Etowah Village 85 Years After the War
''This article was written by Col. Thomas Spencer, historian and newspaper man from the 40's and 50's in Bartow County. ~ March 4, 1949 in the Daily Tribune News.
Colonel Spencer Lists Fortifications Used on Etowah in Civil War
Col. Thomas Spencer
In late May of 1864-- General William T. Sherman, commanding the Federal armies in Georgia, had his Construction Corps erect many forts, block houses, trenches and other fortifications in order that he could keep his supplies flowing in from Chattanooga to his marching army. At this time the Construction Corps fortified a hill overlooking the Etowah River- the guns of which would cover the old W&A Railroad bridge. This fort, one of the largest and best preserved in the whole of the Atlanta Campaign, still stands silently looking toward where the W&A trains once crossed the Etowah. There were seven guns mounted in that fort. Three looking in the general direction of Allatoona-- and four covering the Etowah toward the west and toward Cartersville. There are seven embrasures in that fort--all well preserved. This fort is marked ‘’1’’ on the map.
Later, when the garrison became afraid of raids on the rear of Sherman’s armies, more fortifications were built. This line of fortifications are shown as’’2’’ on the map. These ran from where the old W&A crossed the river--almost to the present Hwy. 41. This line was garrisoned by the infantry. Down the river-- and across the present highway--the cavalry was stationed. This is marked ‘’3’’ on the map. Fortifications marked ‘’2’’ no longer exist. However, I photographed these some years ago.
To the students of Bartow history, I suggest that this map be put in a scrapbook for future reference. To the civic organizations of Bartow, I suggest that they accept a copy of this map in order that they might use same in the preserving of this fort, and that this place of historic interest be marked, not to mention building a road to the fort--that the thousands who will soon be attracted to Bartow might be able to get to this fort. It is a hard climb this day, and certainly not one for you oldsters.
‘’I will draw on the ones book--a daily record of the happenings of this fort--for some good material.’’ He recorded daily--every move he made--of the innerworkings of the Federals--of his visits to the farms up and down the Etowah. This book was written by Jenkin Lloyd Jones--a private of the sixth Wisconsin Battery, an organization which occupied this fort from July 13th of 1864 through November 9th of that year.
The 17th Army Corp--late in joining Sherman--passed this hill in early June--trying to get to Sherman before he hit Kennesaw. Later, the 4th and 14th Corps camped at this site. Numerous Federal commands came and went by the fort. Kilpatrick and his remnant of a once cavalry corps--came limping into this area after his beating below Atlanta. He had his headquarters at Stilesboro--but most of his command, north of the Etowah. Sherman passed going back north--and Jones noted his appearance. Jones describes the life in Cartersville--and the town --which was NOT burned as had been stated in this paper by one who did not scan the records too closely.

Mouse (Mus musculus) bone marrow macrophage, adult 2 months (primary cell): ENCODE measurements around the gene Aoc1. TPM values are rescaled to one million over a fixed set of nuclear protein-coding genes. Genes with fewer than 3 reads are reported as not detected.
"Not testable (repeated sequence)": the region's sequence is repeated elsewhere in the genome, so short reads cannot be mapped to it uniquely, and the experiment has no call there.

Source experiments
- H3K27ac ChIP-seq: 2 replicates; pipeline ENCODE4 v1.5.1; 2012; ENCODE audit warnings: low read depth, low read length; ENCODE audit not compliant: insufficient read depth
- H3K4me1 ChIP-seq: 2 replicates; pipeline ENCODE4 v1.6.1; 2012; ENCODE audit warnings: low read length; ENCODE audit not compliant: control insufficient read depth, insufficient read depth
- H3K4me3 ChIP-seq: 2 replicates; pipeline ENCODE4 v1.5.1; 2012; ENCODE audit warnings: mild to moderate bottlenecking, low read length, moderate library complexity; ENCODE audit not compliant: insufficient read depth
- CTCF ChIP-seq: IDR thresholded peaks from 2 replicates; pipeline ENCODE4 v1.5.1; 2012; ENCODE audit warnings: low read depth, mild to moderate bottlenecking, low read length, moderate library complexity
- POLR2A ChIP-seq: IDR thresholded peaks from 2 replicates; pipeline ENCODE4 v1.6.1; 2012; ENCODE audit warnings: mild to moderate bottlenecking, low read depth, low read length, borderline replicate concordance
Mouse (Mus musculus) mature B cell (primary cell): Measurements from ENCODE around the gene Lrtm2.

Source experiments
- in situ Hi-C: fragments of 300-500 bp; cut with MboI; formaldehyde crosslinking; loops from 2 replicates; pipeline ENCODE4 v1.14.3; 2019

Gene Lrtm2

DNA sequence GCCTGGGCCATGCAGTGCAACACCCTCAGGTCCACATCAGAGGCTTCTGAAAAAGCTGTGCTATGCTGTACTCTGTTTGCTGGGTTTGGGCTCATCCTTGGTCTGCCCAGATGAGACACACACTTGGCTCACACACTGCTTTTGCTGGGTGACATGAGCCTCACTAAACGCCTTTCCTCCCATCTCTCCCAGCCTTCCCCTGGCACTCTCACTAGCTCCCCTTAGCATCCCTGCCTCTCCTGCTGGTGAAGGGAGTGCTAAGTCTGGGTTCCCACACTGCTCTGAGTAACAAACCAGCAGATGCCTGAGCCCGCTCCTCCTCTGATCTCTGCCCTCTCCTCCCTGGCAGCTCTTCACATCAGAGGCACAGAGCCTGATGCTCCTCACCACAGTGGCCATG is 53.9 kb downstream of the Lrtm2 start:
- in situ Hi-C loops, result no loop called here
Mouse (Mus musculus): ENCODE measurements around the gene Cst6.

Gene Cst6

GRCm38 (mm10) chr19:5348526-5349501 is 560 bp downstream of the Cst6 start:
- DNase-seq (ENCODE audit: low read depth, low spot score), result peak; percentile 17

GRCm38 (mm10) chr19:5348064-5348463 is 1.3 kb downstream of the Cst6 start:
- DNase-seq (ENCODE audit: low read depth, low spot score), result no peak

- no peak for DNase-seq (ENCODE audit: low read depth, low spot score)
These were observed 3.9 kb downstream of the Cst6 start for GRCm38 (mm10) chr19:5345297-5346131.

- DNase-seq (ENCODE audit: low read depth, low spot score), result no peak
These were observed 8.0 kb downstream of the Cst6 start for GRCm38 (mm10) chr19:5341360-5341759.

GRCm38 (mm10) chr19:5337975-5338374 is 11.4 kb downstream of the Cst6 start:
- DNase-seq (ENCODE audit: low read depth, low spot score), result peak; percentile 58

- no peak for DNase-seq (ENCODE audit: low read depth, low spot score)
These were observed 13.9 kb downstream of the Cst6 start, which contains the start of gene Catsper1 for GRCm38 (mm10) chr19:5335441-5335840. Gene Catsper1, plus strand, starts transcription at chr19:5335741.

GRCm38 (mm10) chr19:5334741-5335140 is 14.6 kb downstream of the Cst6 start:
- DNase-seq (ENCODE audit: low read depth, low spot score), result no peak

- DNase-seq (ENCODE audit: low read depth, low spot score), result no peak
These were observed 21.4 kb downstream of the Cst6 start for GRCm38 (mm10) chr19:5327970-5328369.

On Sunday, August 21, 1864, Captain C.L. White of General Smith’s staff, was buried on the 23rd in the Old Cemetery marked on the map. On September 4th,a member of the Sixth Wisconsin died and was buried in the same cemetery. On September 1st one of the staff of General Smith was killed--supposedly by ‘’bushwhackers’’ or ‘’ guerillas’’ --while ‘’scouting’’ in and around the fort. Later more foraging parties were killed--which brought on many hardships for the people of Bartow. The infantry, artillery and cavalry, often went as far as three miles west of Stilesboro--as far as Canton--and many other places, taking and plundering as they went.
But, it was left to ‘’Little Joe’’ Wheeler --fighting Reb Cavalry to keep the garrison at Etowah for busy. Jones once said, ‘’I wish old Wheeler was dead’’. More often wild rumors came in that Hood was in the vicinity and this caused men to man the guns--crawl into the fortifications--and await the enemy which did not come. On August19th, the Federals again were ‘’frightened’’ and crossed to the south side of the Etowah to fell trees and stave off another attack that did not come. Wheeler destroyed many trains going to Etowah--and Federals were often hungry.
Foraging parties went to the plantations in and around Stilesboro, the Young Plantation, Valley View, The Stiles place, Milams Fields and many other places of historic interest. In and out of these fortifications went many Federals--either going south or north. Johnston’s army crossed below the fort the 20th of May--never again to return to this area.
Space does not permit much detail, but we add--preserve this well preserved fort, for it will draw the tourist. It is one of the largest and strongest forts not yet destroyed. Buy or beg the land--make a road to the fort--and watch the tourist climb to a place of real historic interest. Bartow County has many places of interest--which one hopes will be preserved for the future generations--and if I must add--for profit from the tourist.